understanding the Haskell implementation of the least divisor function
Ok, first LD(n) is the least divisor of n. It is a number, p, such
that p*a = n and a > p and p > 1.
So now to express LD(n) as a Haskell function:
ld n = ldf 2 n
Where ldf 2 n means the least divisor of n that is >= 2.
Hopefully it is understood that the Haskell expression of ld(n) is
equivalent to our initial mathematical definition.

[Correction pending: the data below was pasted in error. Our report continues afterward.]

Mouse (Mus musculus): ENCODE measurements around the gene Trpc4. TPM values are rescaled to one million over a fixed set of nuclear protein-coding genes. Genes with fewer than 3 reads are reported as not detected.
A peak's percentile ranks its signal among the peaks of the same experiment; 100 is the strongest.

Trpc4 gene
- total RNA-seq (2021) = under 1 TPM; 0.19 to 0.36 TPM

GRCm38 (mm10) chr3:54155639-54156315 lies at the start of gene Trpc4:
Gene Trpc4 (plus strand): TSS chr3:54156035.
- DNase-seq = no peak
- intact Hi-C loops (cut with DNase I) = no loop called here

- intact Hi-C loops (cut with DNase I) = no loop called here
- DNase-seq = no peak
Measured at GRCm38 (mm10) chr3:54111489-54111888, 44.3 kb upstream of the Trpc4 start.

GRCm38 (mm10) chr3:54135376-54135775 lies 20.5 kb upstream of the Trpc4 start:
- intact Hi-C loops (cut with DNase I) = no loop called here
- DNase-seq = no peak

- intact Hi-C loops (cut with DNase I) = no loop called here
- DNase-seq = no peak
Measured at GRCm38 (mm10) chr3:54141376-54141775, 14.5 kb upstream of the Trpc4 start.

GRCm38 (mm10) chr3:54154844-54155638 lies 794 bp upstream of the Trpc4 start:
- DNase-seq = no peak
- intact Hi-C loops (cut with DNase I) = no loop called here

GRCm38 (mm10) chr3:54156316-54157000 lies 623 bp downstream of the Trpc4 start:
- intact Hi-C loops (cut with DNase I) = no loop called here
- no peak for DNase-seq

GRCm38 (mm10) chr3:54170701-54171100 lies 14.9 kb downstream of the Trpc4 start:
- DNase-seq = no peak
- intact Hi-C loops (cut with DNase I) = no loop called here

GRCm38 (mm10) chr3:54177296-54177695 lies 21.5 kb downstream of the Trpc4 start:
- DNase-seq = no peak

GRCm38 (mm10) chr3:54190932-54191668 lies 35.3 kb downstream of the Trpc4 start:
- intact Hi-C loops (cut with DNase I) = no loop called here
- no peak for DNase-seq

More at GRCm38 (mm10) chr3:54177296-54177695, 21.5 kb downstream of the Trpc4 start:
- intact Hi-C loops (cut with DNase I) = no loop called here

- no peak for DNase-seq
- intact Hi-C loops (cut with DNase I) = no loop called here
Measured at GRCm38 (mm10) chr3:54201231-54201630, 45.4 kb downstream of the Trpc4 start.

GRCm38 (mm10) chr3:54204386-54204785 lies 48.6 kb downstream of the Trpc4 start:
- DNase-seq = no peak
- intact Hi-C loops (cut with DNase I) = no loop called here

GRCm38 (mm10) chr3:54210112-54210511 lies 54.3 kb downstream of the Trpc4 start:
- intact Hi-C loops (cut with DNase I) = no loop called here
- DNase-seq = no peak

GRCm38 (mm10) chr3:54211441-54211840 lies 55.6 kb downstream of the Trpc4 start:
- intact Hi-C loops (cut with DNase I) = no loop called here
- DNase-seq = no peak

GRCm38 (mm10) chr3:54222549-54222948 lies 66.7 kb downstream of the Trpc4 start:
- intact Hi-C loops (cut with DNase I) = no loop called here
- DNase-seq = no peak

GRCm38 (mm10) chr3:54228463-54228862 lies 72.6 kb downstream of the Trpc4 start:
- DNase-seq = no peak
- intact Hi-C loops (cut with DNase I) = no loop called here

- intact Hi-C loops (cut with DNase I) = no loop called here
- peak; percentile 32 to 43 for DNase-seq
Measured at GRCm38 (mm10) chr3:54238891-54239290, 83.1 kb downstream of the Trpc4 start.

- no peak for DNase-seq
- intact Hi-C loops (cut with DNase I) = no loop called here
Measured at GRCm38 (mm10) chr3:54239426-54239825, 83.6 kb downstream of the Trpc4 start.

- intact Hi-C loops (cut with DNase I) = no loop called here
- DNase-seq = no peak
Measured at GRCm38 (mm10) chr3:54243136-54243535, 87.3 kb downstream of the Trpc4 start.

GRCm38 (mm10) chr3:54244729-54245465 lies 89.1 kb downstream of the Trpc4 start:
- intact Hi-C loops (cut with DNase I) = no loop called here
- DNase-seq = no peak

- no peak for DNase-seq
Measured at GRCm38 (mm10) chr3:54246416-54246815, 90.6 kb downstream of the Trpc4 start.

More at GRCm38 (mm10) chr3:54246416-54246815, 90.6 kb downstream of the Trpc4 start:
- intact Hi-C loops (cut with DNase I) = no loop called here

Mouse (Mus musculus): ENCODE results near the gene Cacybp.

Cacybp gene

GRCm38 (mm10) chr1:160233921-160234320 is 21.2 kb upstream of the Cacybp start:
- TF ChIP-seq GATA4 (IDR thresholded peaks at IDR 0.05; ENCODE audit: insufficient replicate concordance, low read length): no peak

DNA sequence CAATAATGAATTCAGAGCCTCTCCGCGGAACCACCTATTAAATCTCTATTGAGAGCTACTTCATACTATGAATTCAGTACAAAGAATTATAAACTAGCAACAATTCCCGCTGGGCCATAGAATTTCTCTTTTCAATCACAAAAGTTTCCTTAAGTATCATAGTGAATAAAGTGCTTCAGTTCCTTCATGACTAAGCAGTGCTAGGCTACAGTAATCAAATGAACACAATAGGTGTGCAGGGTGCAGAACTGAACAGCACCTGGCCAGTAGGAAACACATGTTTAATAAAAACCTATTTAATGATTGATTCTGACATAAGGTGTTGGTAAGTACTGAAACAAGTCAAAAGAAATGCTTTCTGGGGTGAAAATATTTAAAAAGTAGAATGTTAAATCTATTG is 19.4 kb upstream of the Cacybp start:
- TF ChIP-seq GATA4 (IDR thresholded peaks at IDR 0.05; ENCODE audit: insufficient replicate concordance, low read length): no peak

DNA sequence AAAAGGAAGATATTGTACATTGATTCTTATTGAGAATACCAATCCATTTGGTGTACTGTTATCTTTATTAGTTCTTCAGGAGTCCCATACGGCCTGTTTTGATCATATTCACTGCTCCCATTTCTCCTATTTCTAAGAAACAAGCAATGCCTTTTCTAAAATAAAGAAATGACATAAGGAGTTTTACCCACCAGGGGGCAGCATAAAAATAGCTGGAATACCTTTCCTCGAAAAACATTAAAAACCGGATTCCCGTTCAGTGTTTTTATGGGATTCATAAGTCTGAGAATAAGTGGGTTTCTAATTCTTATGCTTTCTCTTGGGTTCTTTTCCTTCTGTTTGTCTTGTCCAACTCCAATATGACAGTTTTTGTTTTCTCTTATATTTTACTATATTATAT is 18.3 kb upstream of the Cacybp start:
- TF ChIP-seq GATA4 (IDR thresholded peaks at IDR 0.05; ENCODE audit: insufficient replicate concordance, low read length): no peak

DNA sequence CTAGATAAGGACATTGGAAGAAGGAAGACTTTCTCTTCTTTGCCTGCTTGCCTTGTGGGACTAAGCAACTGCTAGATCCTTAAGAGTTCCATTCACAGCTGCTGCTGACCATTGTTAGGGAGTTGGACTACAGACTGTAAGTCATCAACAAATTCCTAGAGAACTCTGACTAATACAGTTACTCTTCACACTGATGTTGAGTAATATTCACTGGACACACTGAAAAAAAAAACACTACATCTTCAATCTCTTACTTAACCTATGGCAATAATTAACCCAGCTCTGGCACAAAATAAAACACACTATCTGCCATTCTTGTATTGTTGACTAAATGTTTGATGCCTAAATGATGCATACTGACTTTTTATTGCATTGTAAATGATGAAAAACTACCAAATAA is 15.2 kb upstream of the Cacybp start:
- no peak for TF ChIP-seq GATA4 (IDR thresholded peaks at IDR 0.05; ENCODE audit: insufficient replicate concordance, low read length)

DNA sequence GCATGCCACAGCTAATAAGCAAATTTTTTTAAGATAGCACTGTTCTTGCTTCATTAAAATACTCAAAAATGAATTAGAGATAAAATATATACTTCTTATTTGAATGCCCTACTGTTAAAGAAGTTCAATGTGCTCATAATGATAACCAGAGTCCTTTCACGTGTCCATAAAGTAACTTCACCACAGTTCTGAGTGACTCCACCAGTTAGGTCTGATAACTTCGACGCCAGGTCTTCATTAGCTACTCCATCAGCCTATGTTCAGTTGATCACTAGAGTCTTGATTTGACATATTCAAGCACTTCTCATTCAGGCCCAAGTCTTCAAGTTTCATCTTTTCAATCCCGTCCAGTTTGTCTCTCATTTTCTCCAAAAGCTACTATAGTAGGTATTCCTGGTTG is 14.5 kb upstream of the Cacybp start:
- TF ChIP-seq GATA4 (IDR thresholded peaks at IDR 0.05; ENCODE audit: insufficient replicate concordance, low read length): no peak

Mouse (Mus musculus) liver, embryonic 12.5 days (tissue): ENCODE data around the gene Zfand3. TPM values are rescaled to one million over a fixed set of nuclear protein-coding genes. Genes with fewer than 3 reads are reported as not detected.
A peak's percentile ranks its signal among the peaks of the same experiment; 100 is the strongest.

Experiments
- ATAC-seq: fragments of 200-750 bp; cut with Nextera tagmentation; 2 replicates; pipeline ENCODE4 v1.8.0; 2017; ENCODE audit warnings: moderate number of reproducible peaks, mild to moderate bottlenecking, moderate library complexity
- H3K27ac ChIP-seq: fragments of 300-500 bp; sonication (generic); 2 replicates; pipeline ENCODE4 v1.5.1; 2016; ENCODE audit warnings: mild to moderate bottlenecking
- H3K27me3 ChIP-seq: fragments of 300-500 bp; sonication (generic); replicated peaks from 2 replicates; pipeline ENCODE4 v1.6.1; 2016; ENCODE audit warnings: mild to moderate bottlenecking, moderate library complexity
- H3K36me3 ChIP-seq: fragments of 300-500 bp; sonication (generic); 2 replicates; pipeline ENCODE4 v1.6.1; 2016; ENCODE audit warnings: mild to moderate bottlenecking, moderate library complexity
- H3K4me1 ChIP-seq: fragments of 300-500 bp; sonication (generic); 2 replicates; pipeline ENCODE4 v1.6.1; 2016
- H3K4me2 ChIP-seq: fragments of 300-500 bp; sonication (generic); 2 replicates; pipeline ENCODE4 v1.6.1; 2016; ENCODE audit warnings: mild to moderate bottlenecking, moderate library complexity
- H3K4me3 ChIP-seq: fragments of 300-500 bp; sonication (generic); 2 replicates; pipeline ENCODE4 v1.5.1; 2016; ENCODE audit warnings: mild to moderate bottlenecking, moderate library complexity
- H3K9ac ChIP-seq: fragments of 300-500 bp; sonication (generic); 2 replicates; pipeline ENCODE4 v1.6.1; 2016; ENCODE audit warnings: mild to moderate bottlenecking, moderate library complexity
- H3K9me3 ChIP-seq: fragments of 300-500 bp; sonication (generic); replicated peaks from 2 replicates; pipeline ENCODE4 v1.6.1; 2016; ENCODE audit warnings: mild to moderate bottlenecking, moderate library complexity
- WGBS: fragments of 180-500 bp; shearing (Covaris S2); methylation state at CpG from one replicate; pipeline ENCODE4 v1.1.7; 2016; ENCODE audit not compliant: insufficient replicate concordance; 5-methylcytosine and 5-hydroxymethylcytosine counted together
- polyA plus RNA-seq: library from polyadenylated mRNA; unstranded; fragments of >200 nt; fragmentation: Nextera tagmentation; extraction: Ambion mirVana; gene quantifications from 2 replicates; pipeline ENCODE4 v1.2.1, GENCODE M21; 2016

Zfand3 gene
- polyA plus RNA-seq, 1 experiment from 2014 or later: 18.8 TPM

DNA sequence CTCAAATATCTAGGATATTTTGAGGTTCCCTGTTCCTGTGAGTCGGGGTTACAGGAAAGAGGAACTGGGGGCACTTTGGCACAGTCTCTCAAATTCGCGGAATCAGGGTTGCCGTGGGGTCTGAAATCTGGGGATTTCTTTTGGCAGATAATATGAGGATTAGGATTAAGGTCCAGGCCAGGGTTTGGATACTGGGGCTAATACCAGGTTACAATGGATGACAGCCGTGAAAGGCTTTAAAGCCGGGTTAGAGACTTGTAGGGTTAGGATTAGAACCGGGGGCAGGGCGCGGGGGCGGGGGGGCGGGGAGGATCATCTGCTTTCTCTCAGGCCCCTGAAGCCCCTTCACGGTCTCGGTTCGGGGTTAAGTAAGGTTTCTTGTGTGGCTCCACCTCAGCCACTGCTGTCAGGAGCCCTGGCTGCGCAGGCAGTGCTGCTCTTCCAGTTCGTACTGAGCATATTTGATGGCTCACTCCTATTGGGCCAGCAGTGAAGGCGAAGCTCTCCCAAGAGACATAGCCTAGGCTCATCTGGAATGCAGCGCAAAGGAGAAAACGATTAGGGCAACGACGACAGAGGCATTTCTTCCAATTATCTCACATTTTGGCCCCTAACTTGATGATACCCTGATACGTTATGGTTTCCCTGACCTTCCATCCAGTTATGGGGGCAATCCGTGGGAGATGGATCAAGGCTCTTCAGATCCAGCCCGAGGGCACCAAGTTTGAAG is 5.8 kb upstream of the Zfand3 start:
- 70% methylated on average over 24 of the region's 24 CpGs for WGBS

Now, something else that is asserted and then proved:
n > 1 and n not prime IMPLIES (LD(n))^2 less than or equal to n
So then the following definition of ldf k n is offered
ld n = ldf 2 n ldf k n | divides n k = k | k^2 > n = n | otherwise = ldf (k+1) n
But I do not understand why the second guard is true. Clearly it has
to do with "n > 1 and n not prime IMPLIES (LD(n))^2 <= n" but I do not
see how they relate.